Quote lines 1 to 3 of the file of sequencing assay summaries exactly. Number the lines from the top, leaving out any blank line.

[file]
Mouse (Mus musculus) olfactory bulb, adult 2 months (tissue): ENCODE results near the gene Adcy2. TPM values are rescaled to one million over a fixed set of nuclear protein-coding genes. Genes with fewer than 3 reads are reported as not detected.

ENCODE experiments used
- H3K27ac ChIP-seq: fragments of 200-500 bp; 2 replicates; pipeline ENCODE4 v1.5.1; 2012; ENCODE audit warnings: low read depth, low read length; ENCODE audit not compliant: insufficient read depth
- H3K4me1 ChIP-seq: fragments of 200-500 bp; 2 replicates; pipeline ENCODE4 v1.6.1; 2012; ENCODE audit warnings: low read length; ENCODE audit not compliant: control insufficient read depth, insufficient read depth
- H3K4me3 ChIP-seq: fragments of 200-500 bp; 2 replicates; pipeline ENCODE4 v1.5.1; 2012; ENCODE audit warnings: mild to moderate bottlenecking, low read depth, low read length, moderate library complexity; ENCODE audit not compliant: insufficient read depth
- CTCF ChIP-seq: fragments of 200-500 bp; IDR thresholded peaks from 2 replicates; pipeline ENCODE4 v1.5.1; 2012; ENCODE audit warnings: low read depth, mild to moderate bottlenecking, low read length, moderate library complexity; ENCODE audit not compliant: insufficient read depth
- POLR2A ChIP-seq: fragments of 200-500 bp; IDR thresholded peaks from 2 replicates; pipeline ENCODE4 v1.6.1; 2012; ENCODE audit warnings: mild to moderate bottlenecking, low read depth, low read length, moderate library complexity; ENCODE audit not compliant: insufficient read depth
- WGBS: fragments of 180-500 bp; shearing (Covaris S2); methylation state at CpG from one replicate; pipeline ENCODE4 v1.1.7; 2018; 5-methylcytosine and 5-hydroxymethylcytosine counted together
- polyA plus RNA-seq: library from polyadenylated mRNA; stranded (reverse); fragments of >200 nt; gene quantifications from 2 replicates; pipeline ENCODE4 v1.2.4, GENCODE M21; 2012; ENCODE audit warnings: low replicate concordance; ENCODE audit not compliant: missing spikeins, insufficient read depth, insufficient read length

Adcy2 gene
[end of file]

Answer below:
Mouse (Mus musculus) olfactory bulb, adult 2 months (tissue): ENCODE results near the gene Adcy2. TPM values are rescaled to one million over a fixed set of nuclear protein-coding genes. Genes with fewer than 3 reads are reported as not detected.

ENCODE experiments used
- H3K27ac ChIP-seq: fragments of 200-500 bp; 2 replicates; pipeline ENCODE4 v1.5.1; 2012; ENCODE audit warnings: low read depth, low read length; ENCODE audit not compliant: insufficient read depth